Have you worked up a lot in the gym? Or have you just completed a move? The chances are that you will have muscle pain in the days after. We tell you everything you need to know about muscle pain. Read on.
What is muscle pain?
Muscle pain has the function of protecting the muscles against overload. This is usually also the cause of muscle pain. Overloading your muscles will damage them. During the recovery of your muscles, a mild inflammatory reaction occurs. This gives a recognizable painful, cramped, or stiff feeling. Muscle pain often goes away on its own within a few days.
Are you unsure about the cause of the muscle pain? Or are your complaints not resolved within a few days? Then consult your doctor.
Is muscle pain necessary for building muscle mass?
You don’t have to get muscle pain to build muscle. Especially if you exercise regularly, you will have less muscle pain and still grow muscle. Conversely, muscle pain is not always an indication of muscle growth. For example, if you have had a football game that your body is not used to, you can also have a lot of muscle pain without gaining muscle mass. Your body also has a limited capacity to recover. If you make too much effort, the recovery can take longer, and you can even break down more than you build up. Fortunately, this will not happen so quickly for the average athlete.
How does muscle pain arise?
Muscle pain can have various causes:
The most common cause of muscle pain is straining. You can overload your muscles by exercising, but also by other forms of (heavy) physical exertion. For example, do odd jobs, gardening, or moving house. Muscle pain can also be the result of a bruise or fracture. Within the scientific literature, a distinction is made between three types of muscle pain from overload: acute muscle pain, muscle pain from a bruise or rupture, and delayed muscle pain.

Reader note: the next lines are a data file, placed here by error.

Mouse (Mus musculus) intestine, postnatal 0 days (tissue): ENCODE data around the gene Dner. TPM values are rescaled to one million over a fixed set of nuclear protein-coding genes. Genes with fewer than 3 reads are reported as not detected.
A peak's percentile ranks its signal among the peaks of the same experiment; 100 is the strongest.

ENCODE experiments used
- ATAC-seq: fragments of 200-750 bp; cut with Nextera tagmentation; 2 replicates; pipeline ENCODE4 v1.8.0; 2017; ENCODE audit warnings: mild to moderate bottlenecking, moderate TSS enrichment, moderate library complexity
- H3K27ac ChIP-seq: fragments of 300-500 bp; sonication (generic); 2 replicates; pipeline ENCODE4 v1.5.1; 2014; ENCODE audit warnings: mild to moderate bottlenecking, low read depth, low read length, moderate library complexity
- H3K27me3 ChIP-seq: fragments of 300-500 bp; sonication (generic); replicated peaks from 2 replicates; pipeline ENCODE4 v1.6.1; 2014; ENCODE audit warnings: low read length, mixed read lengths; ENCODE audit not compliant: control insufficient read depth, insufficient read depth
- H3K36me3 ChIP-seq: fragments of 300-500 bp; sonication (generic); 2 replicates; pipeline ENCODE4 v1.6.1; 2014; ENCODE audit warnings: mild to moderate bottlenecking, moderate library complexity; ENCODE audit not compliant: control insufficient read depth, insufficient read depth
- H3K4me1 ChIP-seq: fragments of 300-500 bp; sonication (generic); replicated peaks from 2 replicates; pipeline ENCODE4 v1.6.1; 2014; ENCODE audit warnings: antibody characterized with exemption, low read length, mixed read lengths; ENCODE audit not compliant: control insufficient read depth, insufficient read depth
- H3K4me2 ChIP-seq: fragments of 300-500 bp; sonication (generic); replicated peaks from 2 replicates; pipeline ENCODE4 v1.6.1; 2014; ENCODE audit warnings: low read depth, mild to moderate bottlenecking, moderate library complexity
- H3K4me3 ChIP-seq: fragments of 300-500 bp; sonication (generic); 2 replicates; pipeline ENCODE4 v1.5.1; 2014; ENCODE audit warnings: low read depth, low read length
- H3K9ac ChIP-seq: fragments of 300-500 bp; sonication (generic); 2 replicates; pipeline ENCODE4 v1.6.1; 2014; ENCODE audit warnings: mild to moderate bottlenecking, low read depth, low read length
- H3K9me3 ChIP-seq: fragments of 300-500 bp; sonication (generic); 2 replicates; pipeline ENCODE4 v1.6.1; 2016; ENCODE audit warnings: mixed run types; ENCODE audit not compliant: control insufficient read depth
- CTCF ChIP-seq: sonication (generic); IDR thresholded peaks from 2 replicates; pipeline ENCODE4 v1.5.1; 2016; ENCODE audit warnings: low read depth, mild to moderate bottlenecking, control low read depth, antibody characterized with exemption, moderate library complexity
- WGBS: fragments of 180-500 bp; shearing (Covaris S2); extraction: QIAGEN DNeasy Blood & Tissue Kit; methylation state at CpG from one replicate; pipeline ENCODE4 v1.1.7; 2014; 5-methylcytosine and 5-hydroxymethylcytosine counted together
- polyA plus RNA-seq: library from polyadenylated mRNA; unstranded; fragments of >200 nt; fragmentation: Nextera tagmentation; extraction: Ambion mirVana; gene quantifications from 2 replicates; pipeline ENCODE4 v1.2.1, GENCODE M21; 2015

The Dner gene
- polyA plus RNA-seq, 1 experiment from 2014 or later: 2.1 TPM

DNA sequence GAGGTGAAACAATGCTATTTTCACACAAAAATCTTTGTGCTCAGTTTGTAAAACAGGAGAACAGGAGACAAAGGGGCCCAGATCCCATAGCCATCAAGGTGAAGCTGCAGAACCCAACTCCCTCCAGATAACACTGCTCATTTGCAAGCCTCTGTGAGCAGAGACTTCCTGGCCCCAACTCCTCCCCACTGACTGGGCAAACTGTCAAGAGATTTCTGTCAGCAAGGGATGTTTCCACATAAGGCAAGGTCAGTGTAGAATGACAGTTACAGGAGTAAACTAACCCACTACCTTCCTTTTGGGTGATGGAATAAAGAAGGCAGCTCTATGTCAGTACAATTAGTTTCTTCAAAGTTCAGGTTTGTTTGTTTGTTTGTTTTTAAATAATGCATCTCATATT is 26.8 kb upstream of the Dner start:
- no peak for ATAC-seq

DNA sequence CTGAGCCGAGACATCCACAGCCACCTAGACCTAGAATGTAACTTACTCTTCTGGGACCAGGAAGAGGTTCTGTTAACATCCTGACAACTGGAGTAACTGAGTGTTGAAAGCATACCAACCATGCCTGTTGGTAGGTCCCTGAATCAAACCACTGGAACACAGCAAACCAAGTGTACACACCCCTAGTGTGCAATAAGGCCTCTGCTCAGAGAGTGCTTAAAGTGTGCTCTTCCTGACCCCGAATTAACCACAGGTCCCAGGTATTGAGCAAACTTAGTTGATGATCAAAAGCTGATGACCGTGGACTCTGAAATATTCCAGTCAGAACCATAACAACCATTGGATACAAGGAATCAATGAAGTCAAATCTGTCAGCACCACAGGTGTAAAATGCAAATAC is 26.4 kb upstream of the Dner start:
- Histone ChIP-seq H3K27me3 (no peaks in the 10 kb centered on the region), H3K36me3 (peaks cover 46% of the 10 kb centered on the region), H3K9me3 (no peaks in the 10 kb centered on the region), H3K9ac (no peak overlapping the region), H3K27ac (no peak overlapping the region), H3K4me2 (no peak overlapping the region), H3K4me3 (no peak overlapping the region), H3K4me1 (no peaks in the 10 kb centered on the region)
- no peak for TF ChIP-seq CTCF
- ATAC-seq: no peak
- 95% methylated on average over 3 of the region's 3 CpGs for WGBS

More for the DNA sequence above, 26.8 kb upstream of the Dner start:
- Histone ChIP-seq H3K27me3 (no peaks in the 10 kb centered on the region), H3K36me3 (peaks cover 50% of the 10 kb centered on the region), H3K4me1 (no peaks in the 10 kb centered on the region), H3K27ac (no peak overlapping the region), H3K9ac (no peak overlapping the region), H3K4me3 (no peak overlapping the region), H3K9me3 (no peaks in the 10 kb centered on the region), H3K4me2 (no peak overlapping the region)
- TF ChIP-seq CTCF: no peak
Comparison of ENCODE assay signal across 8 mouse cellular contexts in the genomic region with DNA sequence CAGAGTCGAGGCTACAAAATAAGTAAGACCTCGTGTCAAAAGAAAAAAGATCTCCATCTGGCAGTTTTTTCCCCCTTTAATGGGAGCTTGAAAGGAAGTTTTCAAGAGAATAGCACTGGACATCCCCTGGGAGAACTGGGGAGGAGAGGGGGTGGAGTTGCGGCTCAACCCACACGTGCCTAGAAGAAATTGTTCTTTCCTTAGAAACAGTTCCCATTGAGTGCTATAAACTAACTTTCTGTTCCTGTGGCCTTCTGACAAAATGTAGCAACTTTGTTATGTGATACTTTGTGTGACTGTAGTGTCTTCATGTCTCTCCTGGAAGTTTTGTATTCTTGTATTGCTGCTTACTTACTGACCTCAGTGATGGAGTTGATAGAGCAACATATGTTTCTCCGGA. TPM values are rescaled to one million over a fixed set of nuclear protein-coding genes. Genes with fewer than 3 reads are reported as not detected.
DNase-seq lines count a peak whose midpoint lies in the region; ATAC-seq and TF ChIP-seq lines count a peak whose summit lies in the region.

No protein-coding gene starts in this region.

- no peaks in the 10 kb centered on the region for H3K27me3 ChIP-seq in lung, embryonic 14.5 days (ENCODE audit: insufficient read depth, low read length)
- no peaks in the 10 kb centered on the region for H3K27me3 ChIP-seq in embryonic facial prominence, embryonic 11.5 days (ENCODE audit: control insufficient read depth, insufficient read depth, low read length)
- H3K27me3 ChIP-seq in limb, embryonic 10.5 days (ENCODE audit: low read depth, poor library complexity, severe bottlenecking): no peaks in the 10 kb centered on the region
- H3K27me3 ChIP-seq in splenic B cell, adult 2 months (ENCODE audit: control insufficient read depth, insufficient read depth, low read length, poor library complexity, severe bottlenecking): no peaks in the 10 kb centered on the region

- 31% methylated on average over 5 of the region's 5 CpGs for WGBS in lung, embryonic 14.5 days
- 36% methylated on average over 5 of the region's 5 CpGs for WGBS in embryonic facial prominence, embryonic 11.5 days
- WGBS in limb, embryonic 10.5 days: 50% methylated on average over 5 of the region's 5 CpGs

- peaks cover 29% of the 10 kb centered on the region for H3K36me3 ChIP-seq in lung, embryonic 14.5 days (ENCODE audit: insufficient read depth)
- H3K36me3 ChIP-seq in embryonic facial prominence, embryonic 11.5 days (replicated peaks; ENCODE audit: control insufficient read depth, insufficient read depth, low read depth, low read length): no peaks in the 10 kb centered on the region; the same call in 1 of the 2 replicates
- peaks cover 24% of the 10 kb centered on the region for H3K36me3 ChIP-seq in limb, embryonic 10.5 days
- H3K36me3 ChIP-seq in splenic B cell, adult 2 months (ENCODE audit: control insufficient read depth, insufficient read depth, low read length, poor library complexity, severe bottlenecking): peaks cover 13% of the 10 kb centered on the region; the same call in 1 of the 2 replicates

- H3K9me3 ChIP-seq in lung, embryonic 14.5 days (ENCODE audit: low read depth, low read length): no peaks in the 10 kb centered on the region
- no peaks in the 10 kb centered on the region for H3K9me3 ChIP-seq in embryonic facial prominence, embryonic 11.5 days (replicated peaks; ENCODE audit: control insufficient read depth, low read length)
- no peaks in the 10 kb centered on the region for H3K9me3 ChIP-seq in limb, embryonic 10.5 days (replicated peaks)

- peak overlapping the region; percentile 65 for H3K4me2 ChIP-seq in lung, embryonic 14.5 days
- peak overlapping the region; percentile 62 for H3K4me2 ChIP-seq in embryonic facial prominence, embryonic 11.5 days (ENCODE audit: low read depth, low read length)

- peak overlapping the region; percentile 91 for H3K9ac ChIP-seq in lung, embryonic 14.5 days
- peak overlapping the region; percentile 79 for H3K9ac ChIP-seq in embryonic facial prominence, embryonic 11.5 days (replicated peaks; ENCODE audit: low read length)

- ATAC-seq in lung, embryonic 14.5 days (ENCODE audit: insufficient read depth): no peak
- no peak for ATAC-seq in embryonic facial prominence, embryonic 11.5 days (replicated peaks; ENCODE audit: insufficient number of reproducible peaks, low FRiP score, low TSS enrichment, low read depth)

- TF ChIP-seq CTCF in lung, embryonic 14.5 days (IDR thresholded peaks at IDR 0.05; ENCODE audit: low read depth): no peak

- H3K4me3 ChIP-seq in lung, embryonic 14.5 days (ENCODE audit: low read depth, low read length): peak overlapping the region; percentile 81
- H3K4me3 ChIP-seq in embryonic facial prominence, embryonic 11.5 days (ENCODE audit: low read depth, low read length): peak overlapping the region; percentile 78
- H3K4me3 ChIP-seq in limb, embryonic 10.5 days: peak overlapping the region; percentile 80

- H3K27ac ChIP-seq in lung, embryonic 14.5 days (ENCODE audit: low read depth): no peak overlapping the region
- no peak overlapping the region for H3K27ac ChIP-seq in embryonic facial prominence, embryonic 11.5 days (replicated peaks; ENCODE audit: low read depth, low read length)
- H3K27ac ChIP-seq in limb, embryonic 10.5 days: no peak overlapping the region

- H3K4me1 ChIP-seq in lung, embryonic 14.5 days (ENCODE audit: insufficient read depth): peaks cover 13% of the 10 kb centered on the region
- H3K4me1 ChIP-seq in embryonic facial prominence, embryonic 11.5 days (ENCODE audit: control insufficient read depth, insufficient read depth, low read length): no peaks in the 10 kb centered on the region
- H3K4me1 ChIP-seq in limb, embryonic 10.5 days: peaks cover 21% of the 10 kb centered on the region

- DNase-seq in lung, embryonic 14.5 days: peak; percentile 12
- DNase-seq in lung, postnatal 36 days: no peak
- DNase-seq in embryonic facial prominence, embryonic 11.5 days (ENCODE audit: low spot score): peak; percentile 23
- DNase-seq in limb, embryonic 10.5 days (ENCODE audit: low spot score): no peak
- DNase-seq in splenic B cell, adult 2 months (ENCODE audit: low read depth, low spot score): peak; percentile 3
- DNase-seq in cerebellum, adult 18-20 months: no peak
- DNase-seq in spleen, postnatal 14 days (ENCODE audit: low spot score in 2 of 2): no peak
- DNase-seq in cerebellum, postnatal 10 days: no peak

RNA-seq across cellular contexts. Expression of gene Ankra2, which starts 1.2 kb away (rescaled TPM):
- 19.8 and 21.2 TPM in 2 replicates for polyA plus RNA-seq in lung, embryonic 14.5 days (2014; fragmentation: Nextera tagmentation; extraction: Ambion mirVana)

Acute muscle pain
Acute muscle pain is the muscle pain that you immediately feel when you exercise. You can think of when your legs sour. It is important not to train too deeply in the acidification. This is often a sign that you are training too hard.
Muscle pain from a bruise or rupture
This is the result of a bruise or a crack. It is especially important with this form of muscle pain to stop exercising and take a rest. If the pain persists, it is advisable to contact a physiotherapist or your doctor.
Delayed muscle pain
The third variant is delayed muscle pain. The delayed muscle pain lasts about a few days and can last up to a week. You usually notice delayed muscle pain only after 24 hours. The most severe pain follows after about 48 hours.
Muscle pain is a common and characteristic symptom of the flu. In that case, muscle pain is caused by an accumulation of waste products in your muscles that your body cannot properly drain.
The use of certain medications can involve muscle pain. Examples include medications for high cholesterol and medications for high blood pressure.